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How Maxwell treats Fran in this episode JustBugsMe. A brief summary of the episode: Max wants to get a playwright under contract before AndrewLloydWebber gets him. To do that Fran, at Max's request, gets Yetta to wine and dine him. The plan works but it turns out that he's had writer's block for years and only Act 1 is done. So Fran, again at Max's request, gets Yetta to dump him, causing him to lose the contract to Weber. Problem is, that his relationship (specifically the dumping) enables the playwright to get over his block and finish the play - making Weber a lot of money. Despite the fact that everything Fran does is with Max's approval and in order to help him, he blames Fran for everything going wrong and the audience is supposed to agree with him. I realize the show runs on RuleOfFunny, but it just wasn't [[DudeNotFunny funny]]. All it did was make Max look like an [[{{Jerkass}} asshole]].

to:

* How Maxwell treats Fran in this episode JustBugsMe. A brief summary of the episode: Max wants to get a playwright under contract before AndrewLloydWebber gets him. To do that Fran, at Max's request, gets Yetta to wine and dine him. The plan works but it turns out that he's had writer's block for years and only Act 1 is done. So Fran, again at Max's request, gets Yetta to dump him, causing him to lose the contract to Weber. Problem is, that his relationship (specifically the dumping) enables the playwright to get over his block and finish the play - making Weber a lot of money. Despite the fact that everything Fran does is with Max's approval and in order to help him, he blames Fran for everything going wrong and the audience is supposed to agree with him. I realize the show runs on RuleOfFunny, but it just wasn't [[DudeNotFunny funny]]. All it did was make Max look like an [[{{Jerkass}} asshole]].
** It's the same problem that happens on ''{{Frasier}}'' a lot. Fran's a ButtMonkey so to some extent we're supposed to find her suffering funny. (And, admit it, sometimes we do.) It's just that in some cases, you wind up empathizing more than laughing, so it winds up as DudeNotFunny. It's basically a subjective reaction to the humor of the show.
10th Nov '12 12:47:10 AM MeganPhntmGrl
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** ''Tommy'' didn't actually make it as a Broadway musical until 1994; it's conceivable that he passed on it because the movie version is notoriously awkwardly regarded even by people who enjoy the original album and its concert stagings. ''Cats'' was first produced in 1981; if he's in his 40s or so (his hair's starting to gray, it's plausible), he could have been in the business ten to fifteen years before the show's timeline with no trouble at all. As for ''Hair'', I can only assume it was referring to a revival- and there was, in fact, a nationally touring revival in the US in 1994. Considering ''Hair'' is such a product of the 60s, and the 90s were more nostalgic for the 70s, it's possible that he didn't want to get attached to what he saw as a dated, sure-fail rehash- and then instead the tour sparked new interest in the musical.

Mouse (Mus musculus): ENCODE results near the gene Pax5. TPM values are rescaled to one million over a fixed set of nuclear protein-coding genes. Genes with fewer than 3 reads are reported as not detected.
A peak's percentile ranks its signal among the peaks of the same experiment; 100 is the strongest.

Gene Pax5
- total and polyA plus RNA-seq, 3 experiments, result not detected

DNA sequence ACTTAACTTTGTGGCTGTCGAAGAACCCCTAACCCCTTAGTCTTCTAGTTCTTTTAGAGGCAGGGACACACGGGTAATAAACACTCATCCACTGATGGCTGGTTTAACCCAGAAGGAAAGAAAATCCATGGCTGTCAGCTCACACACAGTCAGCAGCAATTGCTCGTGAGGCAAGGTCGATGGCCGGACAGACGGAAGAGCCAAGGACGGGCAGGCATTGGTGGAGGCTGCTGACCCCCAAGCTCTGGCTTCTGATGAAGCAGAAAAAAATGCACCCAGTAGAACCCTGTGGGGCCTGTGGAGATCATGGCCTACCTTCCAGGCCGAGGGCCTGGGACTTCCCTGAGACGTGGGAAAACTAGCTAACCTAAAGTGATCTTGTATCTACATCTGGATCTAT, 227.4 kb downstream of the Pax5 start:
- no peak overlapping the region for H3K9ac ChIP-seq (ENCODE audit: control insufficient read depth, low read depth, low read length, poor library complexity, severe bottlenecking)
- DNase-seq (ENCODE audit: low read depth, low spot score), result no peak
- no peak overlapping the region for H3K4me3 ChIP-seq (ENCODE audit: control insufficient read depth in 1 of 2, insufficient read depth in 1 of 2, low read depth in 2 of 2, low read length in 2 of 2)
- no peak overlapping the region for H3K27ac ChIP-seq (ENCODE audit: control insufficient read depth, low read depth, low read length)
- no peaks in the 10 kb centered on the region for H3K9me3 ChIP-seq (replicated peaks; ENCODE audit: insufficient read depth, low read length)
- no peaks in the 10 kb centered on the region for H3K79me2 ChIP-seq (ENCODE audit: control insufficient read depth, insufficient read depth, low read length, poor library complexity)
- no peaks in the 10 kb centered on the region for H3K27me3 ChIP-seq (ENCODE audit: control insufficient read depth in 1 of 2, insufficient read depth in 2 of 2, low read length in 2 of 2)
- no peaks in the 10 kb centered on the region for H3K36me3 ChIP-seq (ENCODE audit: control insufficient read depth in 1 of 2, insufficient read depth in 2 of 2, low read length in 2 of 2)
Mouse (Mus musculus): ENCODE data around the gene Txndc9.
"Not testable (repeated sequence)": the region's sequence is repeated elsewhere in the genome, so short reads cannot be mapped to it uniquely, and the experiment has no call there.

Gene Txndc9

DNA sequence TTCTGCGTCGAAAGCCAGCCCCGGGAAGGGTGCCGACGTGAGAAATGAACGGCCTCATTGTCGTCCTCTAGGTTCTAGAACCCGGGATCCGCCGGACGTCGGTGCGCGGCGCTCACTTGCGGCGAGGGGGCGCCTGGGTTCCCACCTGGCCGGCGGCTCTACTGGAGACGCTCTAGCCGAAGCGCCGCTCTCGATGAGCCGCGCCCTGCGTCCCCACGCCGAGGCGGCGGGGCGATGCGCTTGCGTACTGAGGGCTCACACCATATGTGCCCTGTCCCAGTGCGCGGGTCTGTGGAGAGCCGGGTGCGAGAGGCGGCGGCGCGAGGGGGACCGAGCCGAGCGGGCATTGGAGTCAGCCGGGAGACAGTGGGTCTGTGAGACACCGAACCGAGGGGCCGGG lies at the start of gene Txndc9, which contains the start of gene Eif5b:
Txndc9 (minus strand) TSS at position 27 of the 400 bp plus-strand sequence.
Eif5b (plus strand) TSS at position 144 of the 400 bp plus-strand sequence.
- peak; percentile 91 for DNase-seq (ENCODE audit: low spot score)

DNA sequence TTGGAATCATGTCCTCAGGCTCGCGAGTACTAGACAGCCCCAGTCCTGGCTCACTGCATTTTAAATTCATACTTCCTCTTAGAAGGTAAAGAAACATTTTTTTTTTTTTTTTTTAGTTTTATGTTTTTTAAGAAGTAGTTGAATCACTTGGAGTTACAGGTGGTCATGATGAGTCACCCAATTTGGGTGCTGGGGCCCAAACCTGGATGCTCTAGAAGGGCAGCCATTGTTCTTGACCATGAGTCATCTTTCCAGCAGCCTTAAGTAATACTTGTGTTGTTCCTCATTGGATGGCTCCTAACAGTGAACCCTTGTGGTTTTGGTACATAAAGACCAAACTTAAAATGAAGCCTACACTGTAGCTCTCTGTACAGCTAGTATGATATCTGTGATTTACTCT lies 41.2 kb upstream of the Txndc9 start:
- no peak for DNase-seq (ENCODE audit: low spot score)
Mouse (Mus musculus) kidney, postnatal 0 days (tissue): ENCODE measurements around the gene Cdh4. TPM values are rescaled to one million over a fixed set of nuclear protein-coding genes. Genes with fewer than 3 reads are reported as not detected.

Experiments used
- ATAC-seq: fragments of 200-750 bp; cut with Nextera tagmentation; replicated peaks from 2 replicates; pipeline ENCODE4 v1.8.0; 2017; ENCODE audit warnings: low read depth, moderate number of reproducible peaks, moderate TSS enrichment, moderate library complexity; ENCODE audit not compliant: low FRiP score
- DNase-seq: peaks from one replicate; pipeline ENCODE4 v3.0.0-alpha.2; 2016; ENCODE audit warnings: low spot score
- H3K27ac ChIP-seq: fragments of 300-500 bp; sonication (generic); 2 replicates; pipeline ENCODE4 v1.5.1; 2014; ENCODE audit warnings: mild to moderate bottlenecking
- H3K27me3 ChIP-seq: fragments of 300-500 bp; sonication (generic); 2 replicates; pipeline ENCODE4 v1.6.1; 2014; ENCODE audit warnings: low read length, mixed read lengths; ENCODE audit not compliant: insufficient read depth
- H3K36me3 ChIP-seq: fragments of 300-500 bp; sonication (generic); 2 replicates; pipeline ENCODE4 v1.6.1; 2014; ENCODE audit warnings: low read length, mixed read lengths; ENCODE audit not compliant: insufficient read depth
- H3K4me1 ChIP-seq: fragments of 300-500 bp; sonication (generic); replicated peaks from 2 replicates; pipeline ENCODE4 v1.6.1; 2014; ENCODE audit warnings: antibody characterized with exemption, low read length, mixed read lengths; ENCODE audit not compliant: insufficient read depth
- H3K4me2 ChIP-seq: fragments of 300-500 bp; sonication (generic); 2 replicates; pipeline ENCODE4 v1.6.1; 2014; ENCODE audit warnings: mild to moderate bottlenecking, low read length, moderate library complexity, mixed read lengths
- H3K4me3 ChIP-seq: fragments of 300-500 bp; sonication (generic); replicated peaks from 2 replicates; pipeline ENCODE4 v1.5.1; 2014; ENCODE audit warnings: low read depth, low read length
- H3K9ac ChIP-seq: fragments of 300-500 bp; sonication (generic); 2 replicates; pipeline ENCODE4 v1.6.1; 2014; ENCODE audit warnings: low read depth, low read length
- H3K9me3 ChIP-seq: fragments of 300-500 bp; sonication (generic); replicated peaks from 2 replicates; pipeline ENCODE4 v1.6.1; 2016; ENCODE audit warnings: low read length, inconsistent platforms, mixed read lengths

to:

** ''Tommy'' didn't actually make it as a Broadway musical until 1994; it's conceivable that he passed on it because the movie version is notoriously awkwardly regarded even by people who enjoy the original album and its concert stagings. ''Cats'' was first produced in 1981; if he's in his 40s or so (his hair's starting to gray, it's plausible), he could have been in the business ten to fifteen years before the show's timeline with no trouble at all. As for ''Hair'', I can only assume it was referring to a revival- and there was, in fact, a nationally touring revival in the US in 1994. Considering ''Hair'' is such a product of the 60s, and the 90s were more nostalgic for the 70s, it's possible that he didn't want to get attached to what he saw as a dated, sure-fail rehash- and then instead the tour sparked new interest in the musical.
***What's really puzzling is his constant rivalry with Andrew Lloyd Webber, who at the time was mainly a ''composer'' who needed producers himself to get his musicals put on (though he was so successful that there wasn't too much of a gambit going on). To the best of my knowledge, Lloyd Webber wasn't in the producing game (except for concept albums of his own shows) until he funded the A.R. Rahman musical ''BombayDreams'' in the 2000s.
10th Nov '12 12:43:53 AM MeganPhntmGrl
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Are we supposed to think he's an idiot for turning down Hair, Tommy, and Cats. First off, if you'd never heard of it and didn't know what a big deal it would be would you produce Cats? No, no you wouldn't. Also, Hair has a song titled Sodomy. Yeah I think Maxwell's first glance reaction of it being a dog was accurate. And as for Tommy... it involves a religion that uses pinball for worship. At first glances all three sound stupid but they were big hits... and how would Maxwell know that? Also, timeline issues. Hair was put on in the late sixties, Tommy in the seventies, and Cats in the eighties. So how old is Maxwell and how long has he been doing this?

to:

Are we supposed to think he's an idiot for turning down Hair, Tommy, and Cats. First off, if you'd never heard of it and didn't know what a big deal it would be would you produce Cats? No, no you wouldn't. Also, Hair has a song titled Sodomy. Yeah I think Maxwell's first glance reaction of it being a dog was accurate. And as for Tommy... it involves a religion that uses pinball for worship. At first glances all three sound stupid but they were big hits... and how would Maxwell know that? Also, timeline issues. Hair was put on in the late sixties, Tommy in the seventies, and Cats in the eighties. So how old is Maxwell and how long has he been doing this?this?